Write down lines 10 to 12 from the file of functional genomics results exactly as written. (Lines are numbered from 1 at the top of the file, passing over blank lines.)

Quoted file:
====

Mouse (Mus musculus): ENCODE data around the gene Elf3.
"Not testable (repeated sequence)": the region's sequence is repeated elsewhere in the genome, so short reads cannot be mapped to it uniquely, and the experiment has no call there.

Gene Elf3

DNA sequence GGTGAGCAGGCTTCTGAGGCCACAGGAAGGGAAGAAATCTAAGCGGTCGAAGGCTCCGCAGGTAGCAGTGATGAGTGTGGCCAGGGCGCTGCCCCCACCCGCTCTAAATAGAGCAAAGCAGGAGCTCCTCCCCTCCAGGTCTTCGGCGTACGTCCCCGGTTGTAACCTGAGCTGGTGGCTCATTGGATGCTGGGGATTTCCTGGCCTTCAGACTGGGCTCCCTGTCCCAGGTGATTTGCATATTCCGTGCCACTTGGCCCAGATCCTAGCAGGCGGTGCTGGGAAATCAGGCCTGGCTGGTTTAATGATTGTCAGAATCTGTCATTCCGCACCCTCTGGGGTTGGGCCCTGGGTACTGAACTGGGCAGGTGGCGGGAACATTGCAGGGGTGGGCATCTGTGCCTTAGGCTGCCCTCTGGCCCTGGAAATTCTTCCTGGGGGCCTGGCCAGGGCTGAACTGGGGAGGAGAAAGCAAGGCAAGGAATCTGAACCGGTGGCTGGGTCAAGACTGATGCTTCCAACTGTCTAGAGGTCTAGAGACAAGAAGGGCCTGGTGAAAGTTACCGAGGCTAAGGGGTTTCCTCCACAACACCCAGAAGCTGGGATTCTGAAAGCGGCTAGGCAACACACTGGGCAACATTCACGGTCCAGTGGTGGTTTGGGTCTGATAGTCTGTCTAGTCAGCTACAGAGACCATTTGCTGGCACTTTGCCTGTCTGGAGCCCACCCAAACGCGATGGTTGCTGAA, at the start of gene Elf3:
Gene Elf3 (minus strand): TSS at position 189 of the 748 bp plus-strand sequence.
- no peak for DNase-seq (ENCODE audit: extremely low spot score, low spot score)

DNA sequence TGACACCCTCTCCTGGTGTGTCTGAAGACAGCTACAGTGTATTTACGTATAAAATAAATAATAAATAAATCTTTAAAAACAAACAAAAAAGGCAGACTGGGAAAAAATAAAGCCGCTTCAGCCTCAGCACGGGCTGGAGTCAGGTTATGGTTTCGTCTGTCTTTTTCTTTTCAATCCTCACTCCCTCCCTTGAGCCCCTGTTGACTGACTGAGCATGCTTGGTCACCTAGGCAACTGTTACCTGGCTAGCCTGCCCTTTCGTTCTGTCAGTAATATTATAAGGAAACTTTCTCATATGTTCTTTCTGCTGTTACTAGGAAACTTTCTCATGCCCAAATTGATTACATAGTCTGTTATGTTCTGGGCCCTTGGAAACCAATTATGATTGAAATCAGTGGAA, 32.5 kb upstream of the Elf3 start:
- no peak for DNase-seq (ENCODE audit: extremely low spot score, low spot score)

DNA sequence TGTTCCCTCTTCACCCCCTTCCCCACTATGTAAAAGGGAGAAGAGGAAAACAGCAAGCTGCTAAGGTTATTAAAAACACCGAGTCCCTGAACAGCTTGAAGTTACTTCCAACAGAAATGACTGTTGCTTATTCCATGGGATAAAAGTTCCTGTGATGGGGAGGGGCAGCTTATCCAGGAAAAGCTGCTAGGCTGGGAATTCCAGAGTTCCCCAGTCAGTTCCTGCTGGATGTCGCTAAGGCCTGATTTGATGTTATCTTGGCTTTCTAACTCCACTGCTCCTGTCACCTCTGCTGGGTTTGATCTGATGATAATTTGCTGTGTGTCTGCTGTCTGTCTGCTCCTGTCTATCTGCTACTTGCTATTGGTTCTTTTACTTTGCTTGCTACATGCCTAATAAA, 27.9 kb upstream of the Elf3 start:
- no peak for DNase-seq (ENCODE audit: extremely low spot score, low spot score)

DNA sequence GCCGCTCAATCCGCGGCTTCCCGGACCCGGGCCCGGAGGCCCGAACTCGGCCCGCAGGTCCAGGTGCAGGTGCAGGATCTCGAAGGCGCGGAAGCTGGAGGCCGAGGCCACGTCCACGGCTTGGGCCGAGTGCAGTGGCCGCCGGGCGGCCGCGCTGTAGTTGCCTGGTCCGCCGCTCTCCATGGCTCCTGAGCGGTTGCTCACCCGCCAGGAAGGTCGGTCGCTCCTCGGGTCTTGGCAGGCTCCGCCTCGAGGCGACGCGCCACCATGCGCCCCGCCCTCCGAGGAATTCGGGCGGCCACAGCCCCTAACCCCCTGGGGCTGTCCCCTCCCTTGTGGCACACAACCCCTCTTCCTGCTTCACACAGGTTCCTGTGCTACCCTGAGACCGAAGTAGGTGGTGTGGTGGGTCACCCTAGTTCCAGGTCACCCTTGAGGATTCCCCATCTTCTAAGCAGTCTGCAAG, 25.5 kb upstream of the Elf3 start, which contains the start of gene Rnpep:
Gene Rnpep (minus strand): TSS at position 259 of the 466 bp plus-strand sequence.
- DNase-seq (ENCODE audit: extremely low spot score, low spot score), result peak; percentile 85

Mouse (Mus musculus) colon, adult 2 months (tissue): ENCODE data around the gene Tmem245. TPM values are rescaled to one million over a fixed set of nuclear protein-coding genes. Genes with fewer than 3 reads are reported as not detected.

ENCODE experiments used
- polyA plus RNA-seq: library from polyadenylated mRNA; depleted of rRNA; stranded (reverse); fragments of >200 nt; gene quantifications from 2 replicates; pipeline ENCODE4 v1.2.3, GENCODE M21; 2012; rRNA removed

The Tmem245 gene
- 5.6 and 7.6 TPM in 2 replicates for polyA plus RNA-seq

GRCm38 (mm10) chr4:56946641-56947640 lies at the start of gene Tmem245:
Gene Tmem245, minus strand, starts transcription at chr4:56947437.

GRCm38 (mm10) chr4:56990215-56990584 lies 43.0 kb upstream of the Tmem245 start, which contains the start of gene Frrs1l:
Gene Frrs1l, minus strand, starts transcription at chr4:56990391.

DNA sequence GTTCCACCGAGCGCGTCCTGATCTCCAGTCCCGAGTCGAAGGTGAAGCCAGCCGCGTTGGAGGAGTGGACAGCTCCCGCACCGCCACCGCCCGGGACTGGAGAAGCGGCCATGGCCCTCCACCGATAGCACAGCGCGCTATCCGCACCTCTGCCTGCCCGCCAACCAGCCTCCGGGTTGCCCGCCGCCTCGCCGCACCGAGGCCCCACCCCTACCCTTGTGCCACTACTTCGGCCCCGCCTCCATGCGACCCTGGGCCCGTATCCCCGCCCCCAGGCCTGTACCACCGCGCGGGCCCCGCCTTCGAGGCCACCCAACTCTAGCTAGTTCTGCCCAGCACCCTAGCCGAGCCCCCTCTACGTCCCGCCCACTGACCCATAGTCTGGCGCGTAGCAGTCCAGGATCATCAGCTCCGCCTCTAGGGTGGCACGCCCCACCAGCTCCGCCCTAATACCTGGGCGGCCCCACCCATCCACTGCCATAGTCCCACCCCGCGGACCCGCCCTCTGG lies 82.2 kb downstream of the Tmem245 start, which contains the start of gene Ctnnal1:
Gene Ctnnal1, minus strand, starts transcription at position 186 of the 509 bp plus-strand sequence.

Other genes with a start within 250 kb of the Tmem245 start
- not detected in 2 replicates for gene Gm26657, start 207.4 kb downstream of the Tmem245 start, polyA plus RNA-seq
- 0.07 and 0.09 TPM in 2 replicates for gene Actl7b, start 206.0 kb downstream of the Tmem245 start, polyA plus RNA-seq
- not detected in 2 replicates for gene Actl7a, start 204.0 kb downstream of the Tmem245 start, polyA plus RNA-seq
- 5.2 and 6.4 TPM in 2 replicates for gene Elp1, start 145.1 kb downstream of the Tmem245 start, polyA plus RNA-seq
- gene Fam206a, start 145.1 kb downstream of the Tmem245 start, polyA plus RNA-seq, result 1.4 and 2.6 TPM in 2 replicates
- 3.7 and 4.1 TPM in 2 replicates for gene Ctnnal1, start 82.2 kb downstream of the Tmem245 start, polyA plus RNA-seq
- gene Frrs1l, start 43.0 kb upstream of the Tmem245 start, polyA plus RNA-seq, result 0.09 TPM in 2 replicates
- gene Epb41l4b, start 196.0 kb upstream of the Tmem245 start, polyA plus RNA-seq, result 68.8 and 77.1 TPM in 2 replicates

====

- no peak for DNase-seq (ENCODE audit: extremely low spot score, low spot score)

DNA sequence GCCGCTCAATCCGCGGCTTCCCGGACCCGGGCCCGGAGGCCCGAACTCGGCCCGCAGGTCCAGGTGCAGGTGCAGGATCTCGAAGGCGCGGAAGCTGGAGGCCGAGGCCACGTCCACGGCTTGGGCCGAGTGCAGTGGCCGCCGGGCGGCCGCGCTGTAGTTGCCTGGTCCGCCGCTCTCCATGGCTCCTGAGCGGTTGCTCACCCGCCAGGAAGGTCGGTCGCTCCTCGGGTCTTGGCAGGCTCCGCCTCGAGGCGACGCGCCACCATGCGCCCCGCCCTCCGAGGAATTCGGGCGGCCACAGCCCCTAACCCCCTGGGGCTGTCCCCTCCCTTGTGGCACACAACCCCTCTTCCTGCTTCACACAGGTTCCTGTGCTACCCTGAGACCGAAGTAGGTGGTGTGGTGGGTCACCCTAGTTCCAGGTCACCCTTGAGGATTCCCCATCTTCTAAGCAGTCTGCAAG, 25.5 kb upstream of the Elf3 start, which contains the start of gene Rnpep:
Gene Rnpep (minus strand): TSS at position 259 of the 466 bp plus-strand sequence.